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Whenever I have to add some component (A) to the AjaxRequestTarget of another component (B) (usualy both children of the same parent, I face the same decision:

Make A a member-variable of the parent component vs. using the parents get(path) method. Both variants seem to have pros and cons and I can't really decide which would be better from the perspective of "better" code...

The first variant is stable even if the path of (A) changes but leaves the parent cluttered with members that are only rarely used. The other variant results in a cleaner parent class but adds multiple points of failure when the component hierarchy changes. Additional this variant either litters the class with magic strings (the paths) or string constants (when I put the paths there)...

Any hints would be apreciated.

Edit: This applies to Wicket 1.4 since Wicket 1.5 solves this with its EventBus

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I can send you the solution I came up with to stackoverflow.com/questions/6318091/… It wraps the Model of a trigger component and when setObject() is called, all the listeners who subscribed to that change will be added to the request target. It's not great but it does away with the need to reference updated components explicitly. –  biziclop Dec 9 '11 at 15:17
    
@biziclop Thanks but I decided to push the migration to 1.5 over the weekend. It was planned for the near future anyway anyway... –  Nicktar Dec 11 '11 at 23:58

2 Answers 2

up vote 8 down vote accepted

Use Wicket 1.5's event mechanism instead to update components using Ajax. This way you will decouple publisher and subscriber. See for example my presentation on new features in Wicket 1.5 given at JavaZone'11 (skip to about 51 minutes into the talk).

Taken from the Wicket 1.5 release notes:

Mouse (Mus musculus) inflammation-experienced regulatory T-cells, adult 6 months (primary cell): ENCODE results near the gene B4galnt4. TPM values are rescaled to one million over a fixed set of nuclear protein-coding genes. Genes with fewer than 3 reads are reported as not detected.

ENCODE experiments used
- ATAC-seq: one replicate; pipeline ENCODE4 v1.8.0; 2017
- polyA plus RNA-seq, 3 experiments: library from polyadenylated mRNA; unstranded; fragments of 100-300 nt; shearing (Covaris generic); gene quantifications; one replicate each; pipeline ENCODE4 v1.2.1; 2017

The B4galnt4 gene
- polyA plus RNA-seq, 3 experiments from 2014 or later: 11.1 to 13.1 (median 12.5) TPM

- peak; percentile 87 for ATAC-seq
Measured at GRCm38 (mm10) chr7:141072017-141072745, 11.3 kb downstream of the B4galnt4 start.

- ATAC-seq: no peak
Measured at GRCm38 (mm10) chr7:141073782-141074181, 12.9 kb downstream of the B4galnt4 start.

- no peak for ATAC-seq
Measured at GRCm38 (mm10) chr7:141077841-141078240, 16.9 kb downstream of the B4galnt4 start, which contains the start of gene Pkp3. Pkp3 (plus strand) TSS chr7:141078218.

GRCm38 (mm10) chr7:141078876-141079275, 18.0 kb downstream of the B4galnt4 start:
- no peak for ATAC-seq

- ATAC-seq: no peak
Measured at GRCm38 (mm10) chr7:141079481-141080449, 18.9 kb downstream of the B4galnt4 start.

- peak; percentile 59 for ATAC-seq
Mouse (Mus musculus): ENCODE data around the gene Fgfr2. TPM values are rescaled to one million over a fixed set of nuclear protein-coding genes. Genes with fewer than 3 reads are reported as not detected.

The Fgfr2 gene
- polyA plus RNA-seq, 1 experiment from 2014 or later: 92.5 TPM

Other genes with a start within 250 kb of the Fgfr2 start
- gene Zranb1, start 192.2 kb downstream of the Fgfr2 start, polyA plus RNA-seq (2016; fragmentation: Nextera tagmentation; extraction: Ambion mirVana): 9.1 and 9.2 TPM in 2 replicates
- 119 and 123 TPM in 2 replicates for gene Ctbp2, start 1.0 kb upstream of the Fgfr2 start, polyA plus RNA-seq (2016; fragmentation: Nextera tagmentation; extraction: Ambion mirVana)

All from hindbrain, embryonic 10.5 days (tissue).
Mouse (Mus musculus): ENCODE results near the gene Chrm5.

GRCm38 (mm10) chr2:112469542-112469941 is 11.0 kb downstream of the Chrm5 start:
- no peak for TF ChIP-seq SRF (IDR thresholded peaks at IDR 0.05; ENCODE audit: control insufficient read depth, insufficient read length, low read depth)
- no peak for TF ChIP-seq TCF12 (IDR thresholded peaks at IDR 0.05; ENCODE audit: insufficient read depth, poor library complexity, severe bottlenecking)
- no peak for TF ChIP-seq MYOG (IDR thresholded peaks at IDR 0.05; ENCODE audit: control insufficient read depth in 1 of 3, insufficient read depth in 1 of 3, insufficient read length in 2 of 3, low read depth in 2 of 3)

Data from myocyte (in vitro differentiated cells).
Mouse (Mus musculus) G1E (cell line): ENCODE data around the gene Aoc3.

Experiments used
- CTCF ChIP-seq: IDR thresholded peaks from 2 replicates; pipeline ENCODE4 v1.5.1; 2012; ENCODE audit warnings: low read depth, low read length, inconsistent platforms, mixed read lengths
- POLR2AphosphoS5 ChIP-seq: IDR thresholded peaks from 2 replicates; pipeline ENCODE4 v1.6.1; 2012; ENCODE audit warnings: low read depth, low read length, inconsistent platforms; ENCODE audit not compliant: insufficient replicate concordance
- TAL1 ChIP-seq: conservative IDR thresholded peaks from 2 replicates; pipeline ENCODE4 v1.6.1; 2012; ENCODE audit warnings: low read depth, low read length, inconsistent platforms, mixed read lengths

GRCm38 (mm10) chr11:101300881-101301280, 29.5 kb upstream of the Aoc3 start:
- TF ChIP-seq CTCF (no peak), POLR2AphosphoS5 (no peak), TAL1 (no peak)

Inter-component events

Wicket 1.5 offers a simple, yet flexible, way for component to communicate with each other in a decoupled manner. The two major interfaces that facilitate this are:

/**
 * Objects that can send events
 */
public interface IEventSource {
    <T> void send(IEventSink sink, Broadcast broadcast, T payload);
}

and

/**
 * Objects that can receive events
 */
public interface IEventSink
{
    /**
     * Called when an event is sent to this sink
     */
    void onEvent(IEvent<?> event);
}

The classes that implement these interfaces, and can thus participate in the event mechanism are: Component, RequestCycle, Session, and Application.

The mechanism allows for different event broadcast methods defined here:

/**
 * Defines the event broadcast type.
 */
public enum Broadcast {
    BREADTH,
    DEPTH,
    BUBBLE,
    EXACT;
}

There is an example in wicket-examples which demonstrates the usage of this.

Applications can register custom event dispatchers in FrameworkSettings; the dispatchers can be used to build custom event delivery mechanisms. For example a custom IEventDispatcher mechanism can route events to annotated methods, for example:

public class MyComponent extends Component {
    @OnEvent
    private void onUserAdded(UserAddedEvent event) {...}
}

where UserAddedEvent is the event payload object.

The default Component#onEvent method will be called even if custom dispatchers are registered.

A default event is raised whenever Wicket begins to create an AJAX response. The payload of the event is the AjaxRequestTarget used for event. Sample implementation:

// component that always adds itself to the ajax response
public class MyComponent extends Component {
    public void onEvent(IEvent event) {
        if (event.getPayload() instanceof AjaxRequestTarget) {
            ((AjaxRequestTarget)event.getPayload()).add(this);
         }
    }
}
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Thank you very much, but right now I'm still on Wicket 1.4.18 and the backport of the Eventbus proved harder that it seemed at first glance. Maybe I should try to get the migration done then... –  Nicktar Dec 9 '11 at 12:58
    
I spent the weekend migrating to 1.5, where the problem doesn't occur... Thanks –  Nicktar Dec 11 '11 at 23:57

I partially back ported events to Wicket 1.3 for ajax interactions which should work with 1.4. It doesn't have all the features in Wicket 1.5 events and not nearly as efficient but so far it's worked well. You may find it useful to decouple your components.

As and added bonus, the events work across pages created from (1) modal window page creator (2) popups

It's too much source code to publish here, but here is the link to the sample project + source:

https://github.com/robmcguinness/wicket-events

Examples in source include events that communicate from: (1) page to panel (2) modal page to page opener (3) popup window to page opener

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